specify how such things should behave, if any ever were to exist.
That's not the standard, that's a flight of fancy.
Desired Action Option 1.

In section 2.9.1.1 1.c (2.9.1.4 1.c in Issue 8 draft 1) delete
all after the first sentence. That is retain

If the command name matches the name of a function known to
this shell, the function shall be invoked as described in Section 2.9.5.

and delete the rest, viz:

If the implementation has provided a standard utility in the form of a function,
it shall not be recognized at this point. It shall be invoked in conjunction
with the path search in step 1e.

It would also probably make sense to delete the reference to standard
utilities implemented as functions from 2.9.1.1 1.e but that is not
essential for the purposes of this issue.

This option recognises that absent implementation, it is premature to
standardise the behaviour of standard utilities implemented as functions,
as no-one has any idea what that behaviour would be.

Option 2:

In 2.9.1.1 1.c change the words:
it shall not be recognized at this point.
to:
that standard utility shall not be recognized at this
point, whereas an application defined function of the same name is.


Also be change the word
It

in the following sentence (line 75567) into
Standard utilities implemented as functions
.

I recommend option 1.
Tags No tags attached.
Attached Files

- Relationships
related to 0001390New No method to invoke a non-standard built-in utility 
related to 0001389New Shell command search procedure is incorrect 

-  Notes
(0004922)
geoffclare (manager)
2020-08-14 09:21
edited on: 2020-08-14 09:24

I think there is a misunderstanding here of what "If the implementation has provided a standard utility in the form of a function" means. The description talks about "if the shell did implement some standard utility as a function" which has implications that are not quite the same.

I believe the thinking behind "the implementation has provided a standard utility in the form of a function" is that an implementation could define a function in an implementation-provided shell startup file. Some implementations do this with aliases (such as the misguided alias rm='rm -i'); the standard allows a similar thing with functions. I suppose a function could also be predefined internally by the shell itself. However, the crucial thing is that it is just a function definition like any other; it is not special (other than being already defined by the time the shell reads commands from the user/script, and the requirement about when it is recognised). So if the application defines a function of the same name, it simply replaces the one provided by the implementation. The application could also delete the function using "unset -f".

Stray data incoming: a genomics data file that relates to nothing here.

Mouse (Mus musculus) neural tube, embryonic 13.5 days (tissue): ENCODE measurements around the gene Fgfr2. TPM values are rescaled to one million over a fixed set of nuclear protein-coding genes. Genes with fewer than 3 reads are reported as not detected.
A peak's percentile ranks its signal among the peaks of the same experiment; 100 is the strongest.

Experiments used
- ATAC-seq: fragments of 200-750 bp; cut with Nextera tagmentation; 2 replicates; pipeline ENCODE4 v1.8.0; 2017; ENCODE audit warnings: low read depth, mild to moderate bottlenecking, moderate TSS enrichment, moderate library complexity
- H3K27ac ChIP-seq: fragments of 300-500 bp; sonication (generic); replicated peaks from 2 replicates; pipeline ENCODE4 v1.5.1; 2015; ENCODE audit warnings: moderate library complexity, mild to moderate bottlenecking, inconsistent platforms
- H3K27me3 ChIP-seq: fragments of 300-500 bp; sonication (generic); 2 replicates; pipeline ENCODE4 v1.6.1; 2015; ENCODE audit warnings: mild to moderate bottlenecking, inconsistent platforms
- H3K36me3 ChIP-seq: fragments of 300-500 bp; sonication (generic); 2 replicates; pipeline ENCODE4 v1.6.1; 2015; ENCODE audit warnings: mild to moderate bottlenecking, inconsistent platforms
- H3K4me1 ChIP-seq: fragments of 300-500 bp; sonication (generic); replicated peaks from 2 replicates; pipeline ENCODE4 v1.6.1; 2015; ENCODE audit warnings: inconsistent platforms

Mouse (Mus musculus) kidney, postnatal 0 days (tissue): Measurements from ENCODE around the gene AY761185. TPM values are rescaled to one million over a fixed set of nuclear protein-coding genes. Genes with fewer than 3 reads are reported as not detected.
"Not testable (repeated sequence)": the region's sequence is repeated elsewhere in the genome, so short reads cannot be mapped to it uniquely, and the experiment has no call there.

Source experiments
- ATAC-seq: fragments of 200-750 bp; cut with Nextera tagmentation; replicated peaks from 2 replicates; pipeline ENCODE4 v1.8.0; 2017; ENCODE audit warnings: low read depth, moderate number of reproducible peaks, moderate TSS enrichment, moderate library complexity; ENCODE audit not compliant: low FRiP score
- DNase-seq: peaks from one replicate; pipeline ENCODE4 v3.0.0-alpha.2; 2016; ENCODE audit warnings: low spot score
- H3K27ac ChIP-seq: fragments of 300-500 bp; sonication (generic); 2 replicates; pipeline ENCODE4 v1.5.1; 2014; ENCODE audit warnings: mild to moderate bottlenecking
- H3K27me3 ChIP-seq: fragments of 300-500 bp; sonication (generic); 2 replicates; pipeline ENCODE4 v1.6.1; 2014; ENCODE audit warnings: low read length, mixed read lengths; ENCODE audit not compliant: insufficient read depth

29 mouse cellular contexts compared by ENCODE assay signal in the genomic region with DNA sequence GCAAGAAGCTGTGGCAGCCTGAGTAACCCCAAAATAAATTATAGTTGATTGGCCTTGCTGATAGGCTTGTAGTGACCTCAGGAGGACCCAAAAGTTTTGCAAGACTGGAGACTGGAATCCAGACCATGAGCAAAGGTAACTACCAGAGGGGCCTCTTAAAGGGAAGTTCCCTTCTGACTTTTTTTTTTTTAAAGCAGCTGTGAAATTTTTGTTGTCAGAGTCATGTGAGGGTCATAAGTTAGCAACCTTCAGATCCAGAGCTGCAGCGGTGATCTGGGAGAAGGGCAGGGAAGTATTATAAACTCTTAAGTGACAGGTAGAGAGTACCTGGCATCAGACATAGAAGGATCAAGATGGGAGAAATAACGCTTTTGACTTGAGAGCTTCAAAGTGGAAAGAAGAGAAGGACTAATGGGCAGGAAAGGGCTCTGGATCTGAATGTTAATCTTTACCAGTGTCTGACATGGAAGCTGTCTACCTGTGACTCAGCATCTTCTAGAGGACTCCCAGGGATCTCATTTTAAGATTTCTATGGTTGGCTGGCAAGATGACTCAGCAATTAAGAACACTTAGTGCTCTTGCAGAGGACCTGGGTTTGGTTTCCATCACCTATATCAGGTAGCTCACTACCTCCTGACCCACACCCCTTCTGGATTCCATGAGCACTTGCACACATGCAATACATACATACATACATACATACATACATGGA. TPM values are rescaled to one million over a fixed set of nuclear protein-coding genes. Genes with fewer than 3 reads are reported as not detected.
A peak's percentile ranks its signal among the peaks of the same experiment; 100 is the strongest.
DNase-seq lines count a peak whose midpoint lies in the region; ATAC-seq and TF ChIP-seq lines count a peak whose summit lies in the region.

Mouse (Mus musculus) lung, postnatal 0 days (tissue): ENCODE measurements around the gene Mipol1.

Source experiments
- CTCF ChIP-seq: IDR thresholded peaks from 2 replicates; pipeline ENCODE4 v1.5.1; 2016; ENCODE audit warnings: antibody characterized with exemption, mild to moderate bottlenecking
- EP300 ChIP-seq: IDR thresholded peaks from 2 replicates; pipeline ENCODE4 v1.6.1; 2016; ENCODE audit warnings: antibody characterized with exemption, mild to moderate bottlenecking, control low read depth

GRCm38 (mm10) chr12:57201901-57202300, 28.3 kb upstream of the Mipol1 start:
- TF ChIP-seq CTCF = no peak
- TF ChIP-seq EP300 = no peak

I think a suitable change to clarify this would be to change:
If the implementation has provided a standard utility in the form of a function, it shall not be recognized at this point.
to:
If the implementation has provided a standard utility in the form of a function, and that function definition still exists (i.e. has not been removed using unset -f or replaced via another function definition with the same name), it shall not be recognized at this point.



- Issue History
Date Modified Username Field Change
2020-08-13 19:58 kre New Issue
2020-08-13 19:58 kre Name => Robert Elz
2020-08-13 19:58 kre Section => 2.9.1.1 1.c (2.9.1.4 1.c in Issue 8 draft 1)
2020-08-13 19:58 kre Page Number => 2367 (2294 in Issue 8 draft 1)
2020-08-13 19:58 kre Line Number => 75564-7 (74159-62 in Issue 8 draft 1)
2020-08-13 21:18 Don Cragun Relationship added related to 0001389
2020-08-13 21:19 Don Cragun Relationship added related to 0001390
2020-08-14 08:31 geoffclare Interp Status => ---
2020-08-14 08:31 geoffclare Description Updated
2020-08-14 09:21 geoffclare Note Added: 0004922
2020-08-14 09:24 geoffclare Note Edited: 0004922